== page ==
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Degradation Mechanism of Silver Metal Deposited on Lead Halide Perovskites
Uppsala University, Disciplinary Domain of Science and Technology, Physics, Department of Physics and Astronomy, Molecular and Condensed Matter Physics.
Uppsala University, Disciplinary Domain of Science and Technology, Chemistry, Department of Chemistry - Ångström, Physical Chemistry.ORCID iD: 0000-0002-4317-2879
Uppsala University, Disciplinary Domain of Science and Technology, Chemistry, Department of Chemistry - Ångström, Physical Chemistry.ORCID iD: 0000-0002-8249-1469
Uppsala University, Disciplinary Domain of Science and Technology, Chemistry, Department of Chemistry - Ångström, Physical Chemistry.ORCID iD: 0000-0001-9358-8277
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2020 (English)In: ACS Applied Materials and Interfaces, ISSN 1944-8244, E-ISSN 1944-8252, Vol. 12, no 6, p. 7212-7221Article in journal (Refereed) Published
Abstract [en]

Lead halide perovskite solar cells have significantly increased in both efficiency and stability over the last decade. An important aspect of their longterm stability is the reaction between the perovskite and other materials in the solar cell. This includes the contact materials and their degradation if they can potentially come into contact through, e.g., pinholes or material diffusion and migration. Here, we explore the interactions of silver contacts with lead halide perovskites of different compositions by using a model system where thermally evaporated silver was deposited directly on the surface of the perovskites. Using X-ray photoelectron spectroscopy with support from scanning electron microscopy, X-ray diffraction, and UV-visible absorption spectroscopy, we studied the film formation and degradation of silver on perovskites with different compositions. The deposited silver does not form a continuous silver film but instead tends to form particles on a bare perovskite surface. These particles are initially metallic in character but degrade into AgI and AgBr over time. The degradation and migration appear unaffected by the replacement of methylammonium with cesium but are significantly slowed down by the complete replacement of iodide with bromide. The direct contact between silver and the perovskite also significantly accelerates the degradation of the perovskite, with a significant loss of organic cations and the possible formation of PbO, and, at the same time, changed the surface morphology of the iodide-rich perovskite interface. Our results further indicate that an important degradation pathway occurred through gas-phase perovskite degradation products. This highlights the importance of control over the interface materials and the use of completely hermetical barrier layers for the long-term stability and therefore the commercial viability of silver electrodes.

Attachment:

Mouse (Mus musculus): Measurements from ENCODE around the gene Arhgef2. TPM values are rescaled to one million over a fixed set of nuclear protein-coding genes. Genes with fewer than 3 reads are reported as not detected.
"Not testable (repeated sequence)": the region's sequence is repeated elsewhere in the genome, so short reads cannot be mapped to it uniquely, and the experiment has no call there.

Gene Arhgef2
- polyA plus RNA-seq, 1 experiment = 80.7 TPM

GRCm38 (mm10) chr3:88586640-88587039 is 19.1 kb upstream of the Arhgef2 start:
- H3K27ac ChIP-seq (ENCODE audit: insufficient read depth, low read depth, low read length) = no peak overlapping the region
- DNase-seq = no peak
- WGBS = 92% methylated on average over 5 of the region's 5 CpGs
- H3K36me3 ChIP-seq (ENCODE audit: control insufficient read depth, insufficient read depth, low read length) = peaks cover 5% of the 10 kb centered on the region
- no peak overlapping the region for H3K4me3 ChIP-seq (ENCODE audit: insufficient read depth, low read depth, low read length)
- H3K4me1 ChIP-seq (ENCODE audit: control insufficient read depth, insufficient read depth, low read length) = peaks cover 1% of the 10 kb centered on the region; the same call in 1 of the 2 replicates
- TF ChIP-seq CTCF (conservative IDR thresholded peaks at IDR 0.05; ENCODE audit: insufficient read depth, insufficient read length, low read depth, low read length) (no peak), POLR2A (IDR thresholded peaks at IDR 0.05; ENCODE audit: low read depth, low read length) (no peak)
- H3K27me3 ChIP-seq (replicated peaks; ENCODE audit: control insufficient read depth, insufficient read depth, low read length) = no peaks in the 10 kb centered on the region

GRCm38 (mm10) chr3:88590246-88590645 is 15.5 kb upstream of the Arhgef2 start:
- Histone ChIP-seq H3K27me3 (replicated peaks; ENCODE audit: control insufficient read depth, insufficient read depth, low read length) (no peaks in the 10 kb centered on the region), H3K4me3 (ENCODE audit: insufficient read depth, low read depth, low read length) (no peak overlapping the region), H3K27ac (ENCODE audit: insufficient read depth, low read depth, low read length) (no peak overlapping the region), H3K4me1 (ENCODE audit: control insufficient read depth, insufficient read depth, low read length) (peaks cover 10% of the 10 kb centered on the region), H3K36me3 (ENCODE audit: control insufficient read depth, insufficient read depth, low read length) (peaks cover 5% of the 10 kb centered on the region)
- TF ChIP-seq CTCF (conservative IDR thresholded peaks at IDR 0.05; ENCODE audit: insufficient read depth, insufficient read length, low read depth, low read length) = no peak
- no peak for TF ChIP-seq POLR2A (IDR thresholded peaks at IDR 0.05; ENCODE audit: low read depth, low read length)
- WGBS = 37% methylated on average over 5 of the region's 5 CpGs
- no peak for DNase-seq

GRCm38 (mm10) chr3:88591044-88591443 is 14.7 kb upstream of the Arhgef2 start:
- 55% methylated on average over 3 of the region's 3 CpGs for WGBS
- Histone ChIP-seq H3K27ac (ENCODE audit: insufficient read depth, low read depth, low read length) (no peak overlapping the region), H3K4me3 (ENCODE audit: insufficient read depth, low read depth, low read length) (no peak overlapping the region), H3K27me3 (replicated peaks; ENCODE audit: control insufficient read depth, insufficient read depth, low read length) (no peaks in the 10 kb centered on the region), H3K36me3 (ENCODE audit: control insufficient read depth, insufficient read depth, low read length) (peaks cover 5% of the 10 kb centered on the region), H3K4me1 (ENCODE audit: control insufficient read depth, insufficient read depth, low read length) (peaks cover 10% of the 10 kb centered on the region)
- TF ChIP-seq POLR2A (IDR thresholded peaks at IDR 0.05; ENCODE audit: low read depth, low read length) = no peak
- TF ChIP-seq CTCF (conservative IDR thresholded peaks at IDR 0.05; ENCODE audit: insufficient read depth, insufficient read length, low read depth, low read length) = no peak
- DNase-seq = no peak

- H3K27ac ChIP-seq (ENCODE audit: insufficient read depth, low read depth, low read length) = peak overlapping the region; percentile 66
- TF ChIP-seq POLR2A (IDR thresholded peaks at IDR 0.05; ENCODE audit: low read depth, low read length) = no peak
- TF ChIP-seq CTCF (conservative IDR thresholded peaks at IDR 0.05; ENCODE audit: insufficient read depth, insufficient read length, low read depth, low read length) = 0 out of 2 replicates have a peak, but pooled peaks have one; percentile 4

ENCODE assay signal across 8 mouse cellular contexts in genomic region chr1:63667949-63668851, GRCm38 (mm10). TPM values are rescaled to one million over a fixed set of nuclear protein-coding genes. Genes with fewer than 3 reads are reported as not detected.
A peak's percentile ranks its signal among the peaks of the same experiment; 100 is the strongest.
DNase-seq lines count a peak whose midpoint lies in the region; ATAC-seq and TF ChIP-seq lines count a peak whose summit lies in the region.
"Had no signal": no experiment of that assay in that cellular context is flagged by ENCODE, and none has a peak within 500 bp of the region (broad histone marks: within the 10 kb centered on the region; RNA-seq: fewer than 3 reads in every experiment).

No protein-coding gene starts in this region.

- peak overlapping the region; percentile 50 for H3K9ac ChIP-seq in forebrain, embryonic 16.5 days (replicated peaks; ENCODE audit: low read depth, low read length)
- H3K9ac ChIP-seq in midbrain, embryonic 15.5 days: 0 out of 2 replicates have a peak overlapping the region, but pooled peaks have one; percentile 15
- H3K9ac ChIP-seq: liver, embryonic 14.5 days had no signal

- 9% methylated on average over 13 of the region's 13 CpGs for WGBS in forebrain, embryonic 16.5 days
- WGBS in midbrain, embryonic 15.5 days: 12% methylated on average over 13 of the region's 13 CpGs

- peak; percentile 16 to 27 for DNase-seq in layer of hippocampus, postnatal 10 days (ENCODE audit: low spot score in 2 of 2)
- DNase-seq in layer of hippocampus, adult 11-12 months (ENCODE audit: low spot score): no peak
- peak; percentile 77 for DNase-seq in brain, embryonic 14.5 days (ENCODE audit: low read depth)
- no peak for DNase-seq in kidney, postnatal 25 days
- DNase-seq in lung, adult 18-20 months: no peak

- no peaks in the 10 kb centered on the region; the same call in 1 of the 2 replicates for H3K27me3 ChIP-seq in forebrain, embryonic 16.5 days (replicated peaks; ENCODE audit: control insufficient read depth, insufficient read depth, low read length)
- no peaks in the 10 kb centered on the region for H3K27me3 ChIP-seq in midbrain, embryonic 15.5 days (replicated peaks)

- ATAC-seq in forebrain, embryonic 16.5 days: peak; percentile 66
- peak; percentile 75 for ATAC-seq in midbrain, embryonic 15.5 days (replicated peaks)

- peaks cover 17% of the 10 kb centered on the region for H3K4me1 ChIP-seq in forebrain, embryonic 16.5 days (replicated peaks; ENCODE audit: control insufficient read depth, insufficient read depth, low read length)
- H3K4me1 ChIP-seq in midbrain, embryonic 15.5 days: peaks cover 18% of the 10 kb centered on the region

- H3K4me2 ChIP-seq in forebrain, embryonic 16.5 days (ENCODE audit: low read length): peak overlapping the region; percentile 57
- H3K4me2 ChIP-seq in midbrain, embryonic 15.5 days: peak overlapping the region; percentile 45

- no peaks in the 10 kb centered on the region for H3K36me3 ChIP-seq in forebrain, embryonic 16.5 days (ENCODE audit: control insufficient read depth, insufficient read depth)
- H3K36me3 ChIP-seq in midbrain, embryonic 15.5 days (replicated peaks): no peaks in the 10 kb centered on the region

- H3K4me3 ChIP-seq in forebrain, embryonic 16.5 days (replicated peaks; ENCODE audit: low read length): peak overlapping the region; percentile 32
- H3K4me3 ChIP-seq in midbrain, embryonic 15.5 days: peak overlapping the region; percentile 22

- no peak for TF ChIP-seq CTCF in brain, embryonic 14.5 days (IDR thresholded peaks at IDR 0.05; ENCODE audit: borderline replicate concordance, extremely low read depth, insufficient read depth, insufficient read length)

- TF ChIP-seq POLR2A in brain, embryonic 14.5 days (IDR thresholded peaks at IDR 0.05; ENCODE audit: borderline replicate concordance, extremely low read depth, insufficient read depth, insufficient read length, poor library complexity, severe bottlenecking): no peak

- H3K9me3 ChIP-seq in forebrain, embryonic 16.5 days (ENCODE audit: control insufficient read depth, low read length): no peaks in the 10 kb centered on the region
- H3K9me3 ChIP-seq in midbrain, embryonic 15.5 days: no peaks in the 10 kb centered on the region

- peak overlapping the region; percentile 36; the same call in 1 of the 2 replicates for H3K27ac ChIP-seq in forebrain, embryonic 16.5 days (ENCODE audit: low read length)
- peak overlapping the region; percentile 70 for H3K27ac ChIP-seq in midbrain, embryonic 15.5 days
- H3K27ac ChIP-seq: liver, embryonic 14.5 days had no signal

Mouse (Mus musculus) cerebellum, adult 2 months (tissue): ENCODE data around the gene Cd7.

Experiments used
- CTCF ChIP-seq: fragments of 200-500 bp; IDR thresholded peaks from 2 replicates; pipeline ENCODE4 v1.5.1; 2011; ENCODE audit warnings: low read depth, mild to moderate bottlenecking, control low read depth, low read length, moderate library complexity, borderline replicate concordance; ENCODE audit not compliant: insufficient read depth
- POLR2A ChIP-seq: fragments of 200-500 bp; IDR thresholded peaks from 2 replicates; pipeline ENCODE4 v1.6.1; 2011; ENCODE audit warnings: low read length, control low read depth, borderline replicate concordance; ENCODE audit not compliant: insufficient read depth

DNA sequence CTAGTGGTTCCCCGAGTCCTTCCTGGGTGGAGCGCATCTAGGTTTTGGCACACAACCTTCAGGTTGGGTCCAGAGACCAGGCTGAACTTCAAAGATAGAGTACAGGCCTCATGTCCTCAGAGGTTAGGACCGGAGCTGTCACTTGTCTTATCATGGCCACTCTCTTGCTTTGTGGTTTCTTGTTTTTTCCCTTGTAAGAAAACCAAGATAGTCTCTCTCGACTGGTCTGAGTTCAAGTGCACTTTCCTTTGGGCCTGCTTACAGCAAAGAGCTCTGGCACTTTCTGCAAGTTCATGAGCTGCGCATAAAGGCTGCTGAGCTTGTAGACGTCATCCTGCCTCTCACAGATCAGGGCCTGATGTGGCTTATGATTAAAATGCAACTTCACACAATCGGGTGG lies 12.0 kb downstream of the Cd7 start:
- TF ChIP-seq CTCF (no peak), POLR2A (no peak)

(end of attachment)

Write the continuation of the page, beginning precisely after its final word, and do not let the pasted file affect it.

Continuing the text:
Place, publisher, year, edition, pages
AMER CHEMICAL SOC , 2020. Vol. 12, no 6, p. 7212-7221
Keywords [en]
perovskite solar cells, electrode stability, X-ray photoelectron spectroscopy, interface chemistry, noble metal electrodes
National Category
Materials Chemistry
Identifiers
URN: urn:nbn:se:uu:diva-407282DOI: 10.1021/acsami.9b20315ISI: 000514256400040PubMedID: 31958007OAI: oai:DiVA.org:uu-407282DiVA, id: diva2:1416363
Funder
Swedish Research Council, VR 2018-04125Swedish Research Council, 2018-06465Swedish Research Council, 2018-04330Swedish Foundation for Strategic Research , RMA15-0130Swedish Energy Agency, P43549-1StandUpÅForsk (Ångpanneföreningen's Foundation for Research and Development)Göran Gustafsson Foundation for Research in Natural Sciences and MedicineAvailable from: 2020-03-23 Created: 2020-03-23 Last updated: 2020-03-23Bibliographically approved

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Svanström, SebastianJacobsson, JesperBoschloo, GerritJohansson, ErikRensmo, Håkan

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Svanström, SebastianJacobsson, JesperBoschloo, GerritJohansson, ErikRensmo, HåkanCappel, Ute B.
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